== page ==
A number of poets work as Teachers of English as a Foreign Language. Doing so for a prolonged period has major drawbacks, especially if your only contact with English is through your pupils, as your own linguistic use easily becomes stilted. However, there are also considerable benefits. Above all, you find yourself in the position of explaining points that you never had to learn consciously yourself, thus bringing about a major reassessment of your relationship with your native tongue.
When first in Spain, I did a lot of TEFL work. I found that the Spanish tended to speak English in something of a monotone, not feeling its bounces. Of course, Spanish metrics count syllables instead of stresses, and that is a reflection of how stress and intonation differ between both languages.
Over time, I realised that English-language poetry was a useful tool in the classroom: I would ask my pupils to recite lines of pentameter to work on that afore-mentioned intonation. Meanwhile, another favourite activity was to take a sentence and analyse how its meaning would be altered by a slight shift in intonation. I often used the following example, the brackets providing an unspoken illustration in each case :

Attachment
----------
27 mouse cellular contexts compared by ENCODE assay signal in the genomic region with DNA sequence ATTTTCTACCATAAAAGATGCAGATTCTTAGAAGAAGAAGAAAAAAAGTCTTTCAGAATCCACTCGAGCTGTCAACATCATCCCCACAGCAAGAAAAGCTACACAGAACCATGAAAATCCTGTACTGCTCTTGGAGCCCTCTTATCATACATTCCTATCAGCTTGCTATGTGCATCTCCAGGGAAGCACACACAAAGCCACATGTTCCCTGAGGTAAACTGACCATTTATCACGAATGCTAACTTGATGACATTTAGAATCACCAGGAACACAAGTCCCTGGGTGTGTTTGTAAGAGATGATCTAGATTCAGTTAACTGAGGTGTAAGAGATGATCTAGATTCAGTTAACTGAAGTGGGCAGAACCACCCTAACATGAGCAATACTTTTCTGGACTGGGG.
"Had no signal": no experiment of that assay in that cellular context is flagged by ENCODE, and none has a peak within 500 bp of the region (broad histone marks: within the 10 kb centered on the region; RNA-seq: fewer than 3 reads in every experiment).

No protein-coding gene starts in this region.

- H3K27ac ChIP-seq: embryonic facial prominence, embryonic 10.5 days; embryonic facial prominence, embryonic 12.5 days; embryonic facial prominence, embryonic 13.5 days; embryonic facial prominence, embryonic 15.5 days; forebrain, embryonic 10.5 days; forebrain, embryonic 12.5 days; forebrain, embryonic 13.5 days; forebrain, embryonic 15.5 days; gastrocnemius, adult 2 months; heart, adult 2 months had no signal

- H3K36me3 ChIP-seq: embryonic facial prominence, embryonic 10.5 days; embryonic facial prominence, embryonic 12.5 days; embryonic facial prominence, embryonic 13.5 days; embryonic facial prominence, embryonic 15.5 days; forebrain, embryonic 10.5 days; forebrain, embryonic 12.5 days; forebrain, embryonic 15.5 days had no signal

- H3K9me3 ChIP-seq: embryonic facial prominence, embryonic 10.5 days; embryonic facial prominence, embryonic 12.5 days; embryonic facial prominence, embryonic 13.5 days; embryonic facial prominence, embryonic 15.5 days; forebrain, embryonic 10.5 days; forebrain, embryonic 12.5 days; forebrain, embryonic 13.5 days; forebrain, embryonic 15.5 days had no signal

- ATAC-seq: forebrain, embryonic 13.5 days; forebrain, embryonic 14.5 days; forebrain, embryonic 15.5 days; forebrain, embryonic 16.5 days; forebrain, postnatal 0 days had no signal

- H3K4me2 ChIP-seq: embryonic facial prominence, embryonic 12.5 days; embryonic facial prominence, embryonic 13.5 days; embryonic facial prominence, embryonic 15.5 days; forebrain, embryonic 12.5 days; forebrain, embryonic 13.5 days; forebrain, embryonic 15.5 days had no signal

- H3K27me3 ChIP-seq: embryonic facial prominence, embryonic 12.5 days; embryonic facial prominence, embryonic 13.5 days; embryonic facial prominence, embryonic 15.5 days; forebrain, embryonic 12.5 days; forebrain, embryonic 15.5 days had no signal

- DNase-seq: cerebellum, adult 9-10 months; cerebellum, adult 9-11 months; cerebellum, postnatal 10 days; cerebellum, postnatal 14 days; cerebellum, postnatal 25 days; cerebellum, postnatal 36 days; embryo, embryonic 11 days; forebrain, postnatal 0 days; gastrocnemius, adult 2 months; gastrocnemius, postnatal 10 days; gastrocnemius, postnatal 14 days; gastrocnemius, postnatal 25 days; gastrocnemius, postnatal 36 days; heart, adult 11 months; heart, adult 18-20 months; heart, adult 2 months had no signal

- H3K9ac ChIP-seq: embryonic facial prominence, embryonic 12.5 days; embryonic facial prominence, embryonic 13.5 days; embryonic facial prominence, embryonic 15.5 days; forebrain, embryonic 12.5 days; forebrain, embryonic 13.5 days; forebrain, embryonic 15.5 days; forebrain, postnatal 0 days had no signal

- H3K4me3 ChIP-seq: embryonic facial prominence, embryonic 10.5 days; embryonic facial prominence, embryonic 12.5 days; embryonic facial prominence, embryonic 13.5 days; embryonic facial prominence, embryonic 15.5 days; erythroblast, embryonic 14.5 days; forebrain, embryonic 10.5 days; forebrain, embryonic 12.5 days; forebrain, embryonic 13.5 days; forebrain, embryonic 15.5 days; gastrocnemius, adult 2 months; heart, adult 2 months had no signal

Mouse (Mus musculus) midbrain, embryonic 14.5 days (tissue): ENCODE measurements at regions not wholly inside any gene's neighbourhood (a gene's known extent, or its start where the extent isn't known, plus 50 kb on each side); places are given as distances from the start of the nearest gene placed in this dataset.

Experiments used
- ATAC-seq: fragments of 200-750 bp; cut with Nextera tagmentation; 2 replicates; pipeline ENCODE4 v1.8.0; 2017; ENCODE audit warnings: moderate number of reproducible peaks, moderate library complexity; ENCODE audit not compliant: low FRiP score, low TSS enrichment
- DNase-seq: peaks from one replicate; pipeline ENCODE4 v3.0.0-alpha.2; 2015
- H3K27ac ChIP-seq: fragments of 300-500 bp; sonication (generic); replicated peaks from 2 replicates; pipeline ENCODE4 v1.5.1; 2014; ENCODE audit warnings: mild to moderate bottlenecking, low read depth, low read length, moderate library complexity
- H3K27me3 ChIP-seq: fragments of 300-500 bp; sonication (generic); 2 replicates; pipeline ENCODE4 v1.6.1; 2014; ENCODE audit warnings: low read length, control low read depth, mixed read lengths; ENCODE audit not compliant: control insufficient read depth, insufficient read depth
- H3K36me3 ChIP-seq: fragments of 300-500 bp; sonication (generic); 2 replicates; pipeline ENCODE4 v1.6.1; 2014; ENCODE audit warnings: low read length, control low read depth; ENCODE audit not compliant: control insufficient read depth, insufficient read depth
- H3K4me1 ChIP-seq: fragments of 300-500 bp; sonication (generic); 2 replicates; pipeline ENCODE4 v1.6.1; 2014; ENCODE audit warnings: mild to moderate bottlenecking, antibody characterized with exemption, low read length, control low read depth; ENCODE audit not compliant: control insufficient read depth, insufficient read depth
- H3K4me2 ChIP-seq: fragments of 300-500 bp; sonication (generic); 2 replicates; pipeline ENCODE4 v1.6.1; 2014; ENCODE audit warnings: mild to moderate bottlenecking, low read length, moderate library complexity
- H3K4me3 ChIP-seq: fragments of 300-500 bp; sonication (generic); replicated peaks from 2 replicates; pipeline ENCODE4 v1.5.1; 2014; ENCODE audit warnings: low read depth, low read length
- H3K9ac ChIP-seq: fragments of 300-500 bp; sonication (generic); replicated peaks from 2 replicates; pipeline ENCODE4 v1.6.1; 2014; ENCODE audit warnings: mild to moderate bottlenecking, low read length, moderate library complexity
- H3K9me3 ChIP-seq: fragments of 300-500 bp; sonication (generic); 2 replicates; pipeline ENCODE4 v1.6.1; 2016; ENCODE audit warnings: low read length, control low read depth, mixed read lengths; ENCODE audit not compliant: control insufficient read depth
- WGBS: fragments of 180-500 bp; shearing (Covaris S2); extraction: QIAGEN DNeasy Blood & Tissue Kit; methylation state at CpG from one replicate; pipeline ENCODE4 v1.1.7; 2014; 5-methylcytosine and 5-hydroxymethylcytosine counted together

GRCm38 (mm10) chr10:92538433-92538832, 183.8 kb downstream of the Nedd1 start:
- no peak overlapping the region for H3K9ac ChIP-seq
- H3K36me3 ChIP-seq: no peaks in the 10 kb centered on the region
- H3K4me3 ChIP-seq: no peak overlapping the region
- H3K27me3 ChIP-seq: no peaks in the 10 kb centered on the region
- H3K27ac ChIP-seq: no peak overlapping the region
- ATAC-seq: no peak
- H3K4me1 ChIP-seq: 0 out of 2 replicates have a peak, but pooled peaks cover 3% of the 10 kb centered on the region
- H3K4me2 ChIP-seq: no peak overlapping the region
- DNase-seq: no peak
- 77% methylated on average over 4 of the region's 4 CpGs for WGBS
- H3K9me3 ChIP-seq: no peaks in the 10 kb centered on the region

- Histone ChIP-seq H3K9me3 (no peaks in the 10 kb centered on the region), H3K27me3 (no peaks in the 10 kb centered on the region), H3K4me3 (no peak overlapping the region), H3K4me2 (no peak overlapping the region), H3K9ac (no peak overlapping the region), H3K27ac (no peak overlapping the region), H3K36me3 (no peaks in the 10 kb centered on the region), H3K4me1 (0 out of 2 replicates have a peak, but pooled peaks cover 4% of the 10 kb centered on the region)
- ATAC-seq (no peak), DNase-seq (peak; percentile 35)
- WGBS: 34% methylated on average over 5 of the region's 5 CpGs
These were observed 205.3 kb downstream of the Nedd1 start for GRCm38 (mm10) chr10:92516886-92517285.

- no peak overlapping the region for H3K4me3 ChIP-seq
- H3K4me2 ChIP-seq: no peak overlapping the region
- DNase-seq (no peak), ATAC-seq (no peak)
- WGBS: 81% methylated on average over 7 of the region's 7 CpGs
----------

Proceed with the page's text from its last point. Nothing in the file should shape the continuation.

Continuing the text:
I want you to go (but your mother doesn't)
I want you to go (I really do)
I want you to go (not your brother)
I want you to go (not to come)
I recall rows of flabbergasted Spaniards trying to get to grips with an implicit semantic use of intonation and stress that just didn't exist in Iberia. The nuances might sound so obvious to a native speaker, but I had to go through a considerable process of working out how my own language functioned before I was able to explain them to my pupils.
In other words, coming to English afresh from a foreigner's perspective is a terrific experience for any writer. For a poet it's even more enriching.
There's a myth I've grown up with that the black notes are harder. "They're not," says my son, categorically, this evening. He realises that I am a pupil ...